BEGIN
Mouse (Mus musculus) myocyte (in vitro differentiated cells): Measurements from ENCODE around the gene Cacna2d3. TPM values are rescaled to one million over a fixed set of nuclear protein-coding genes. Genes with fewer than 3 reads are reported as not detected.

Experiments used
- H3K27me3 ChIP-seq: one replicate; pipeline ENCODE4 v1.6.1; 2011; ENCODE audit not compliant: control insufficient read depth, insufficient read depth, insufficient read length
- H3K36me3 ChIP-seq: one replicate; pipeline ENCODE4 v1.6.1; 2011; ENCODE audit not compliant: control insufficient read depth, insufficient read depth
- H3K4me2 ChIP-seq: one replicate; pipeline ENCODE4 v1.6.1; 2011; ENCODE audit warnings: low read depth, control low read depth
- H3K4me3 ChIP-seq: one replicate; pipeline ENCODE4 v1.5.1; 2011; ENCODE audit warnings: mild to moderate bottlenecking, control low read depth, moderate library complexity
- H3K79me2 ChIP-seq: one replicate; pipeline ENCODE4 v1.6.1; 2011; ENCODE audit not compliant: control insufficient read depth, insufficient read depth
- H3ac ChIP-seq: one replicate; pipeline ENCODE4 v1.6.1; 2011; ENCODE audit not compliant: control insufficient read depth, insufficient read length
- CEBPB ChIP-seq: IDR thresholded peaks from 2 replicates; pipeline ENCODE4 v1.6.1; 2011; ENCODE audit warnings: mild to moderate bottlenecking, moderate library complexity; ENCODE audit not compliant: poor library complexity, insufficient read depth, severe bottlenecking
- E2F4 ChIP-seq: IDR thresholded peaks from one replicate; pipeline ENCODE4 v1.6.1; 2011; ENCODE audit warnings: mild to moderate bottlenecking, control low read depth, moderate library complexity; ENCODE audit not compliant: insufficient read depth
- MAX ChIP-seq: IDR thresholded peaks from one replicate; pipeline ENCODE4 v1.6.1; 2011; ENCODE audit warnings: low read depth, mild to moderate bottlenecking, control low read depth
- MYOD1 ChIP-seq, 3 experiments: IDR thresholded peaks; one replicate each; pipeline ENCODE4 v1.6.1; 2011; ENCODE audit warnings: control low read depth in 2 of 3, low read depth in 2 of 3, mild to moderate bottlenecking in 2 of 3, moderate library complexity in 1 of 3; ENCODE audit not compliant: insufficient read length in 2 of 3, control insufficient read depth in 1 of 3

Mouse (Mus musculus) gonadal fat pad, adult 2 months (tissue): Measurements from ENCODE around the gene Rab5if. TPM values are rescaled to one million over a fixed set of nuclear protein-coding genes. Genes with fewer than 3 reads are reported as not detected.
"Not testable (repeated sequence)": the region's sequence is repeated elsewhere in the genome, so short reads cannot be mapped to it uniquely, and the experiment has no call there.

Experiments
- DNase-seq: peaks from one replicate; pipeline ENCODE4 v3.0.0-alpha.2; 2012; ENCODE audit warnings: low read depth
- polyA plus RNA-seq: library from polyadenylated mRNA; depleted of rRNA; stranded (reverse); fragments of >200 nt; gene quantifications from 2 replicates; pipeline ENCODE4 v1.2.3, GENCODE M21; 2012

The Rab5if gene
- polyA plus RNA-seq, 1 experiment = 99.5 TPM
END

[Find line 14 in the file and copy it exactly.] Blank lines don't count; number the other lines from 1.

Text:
"Not testable (repeated sequence)": the region's sequence is repeated elsewhere in the genome, so short reads cannot be mapped to it uniquely, and the experiment has no call there.